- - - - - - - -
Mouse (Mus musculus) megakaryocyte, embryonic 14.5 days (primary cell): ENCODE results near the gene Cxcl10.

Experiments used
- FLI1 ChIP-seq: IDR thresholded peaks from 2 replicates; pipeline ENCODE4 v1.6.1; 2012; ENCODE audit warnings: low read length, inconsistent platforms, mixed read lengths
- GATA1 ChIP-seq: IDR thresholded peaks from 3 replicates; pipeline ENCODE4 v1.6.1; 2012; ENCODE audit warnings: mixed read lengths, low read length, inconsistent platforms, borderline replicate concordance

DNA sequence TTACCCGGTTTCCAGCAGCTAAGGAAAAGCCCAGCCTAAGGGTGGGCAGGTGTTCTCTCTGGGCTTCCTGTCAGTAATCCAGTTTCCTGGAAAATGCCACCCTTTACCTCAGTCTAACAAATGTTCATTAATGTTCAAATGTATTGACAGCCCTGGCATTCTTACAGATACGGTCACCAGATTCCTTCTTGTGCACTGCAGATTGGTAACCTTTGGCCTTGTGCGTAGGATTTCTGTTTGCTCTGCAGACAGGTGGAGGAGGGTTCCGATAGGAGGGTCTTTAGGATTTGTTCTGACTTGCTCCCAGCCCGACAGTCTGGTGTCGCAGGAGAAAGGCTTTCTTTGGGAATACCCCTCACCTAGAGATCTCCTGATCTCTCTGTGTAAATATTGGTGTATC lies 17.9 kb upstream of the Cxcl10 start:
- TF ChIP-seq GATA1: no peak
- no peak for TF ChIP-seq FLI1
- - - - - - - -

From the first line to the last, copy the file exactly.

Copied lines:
Mouse (Mus musculus) megakaryocyte, embryonic 14.5 days (primary cell): ENCODE results near the gene Cxcl10.

Experiments used
- FLI1 ChIP-seq: IDR thresholded peaks from 2 replicates; pipeline ENCODE4 v1.6.1; 2012; ENCODE audit warnings: low read length, inconsistent platforms, mixed read lengths
- GATA1 ChIP-seq: IDR thresholded peaks from 3 replicates; pipeline ENCODE4 v1.6.1; 2012; ENCODE audit warnings: mixed read lengths, low read length, inconsistent platforms, borderline replicate concordance

DNA sequence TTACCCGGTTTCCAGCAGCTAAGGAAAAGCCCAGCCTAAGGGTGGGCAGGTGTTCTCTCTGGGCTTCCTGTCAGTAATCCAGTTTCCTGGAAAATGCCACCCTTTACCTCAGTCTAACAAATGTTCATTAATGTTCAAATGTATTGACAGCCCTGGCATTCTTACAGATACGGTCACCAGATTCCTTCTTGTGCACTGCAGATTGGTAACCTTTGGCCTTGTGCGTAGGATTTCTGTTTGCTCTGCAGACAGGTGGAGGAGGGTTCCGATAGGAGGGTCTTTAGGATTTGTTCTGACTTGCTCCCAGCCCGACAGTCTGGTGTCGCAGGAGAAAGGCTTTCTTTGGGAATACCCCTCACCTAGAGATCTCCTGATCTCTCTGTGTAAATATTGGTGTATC lies 17.9 kb upstream of the Cxcl10 start:
- TF ChIP-seq GATA1: no peak
- no peak for TF ChIP-seq FLI1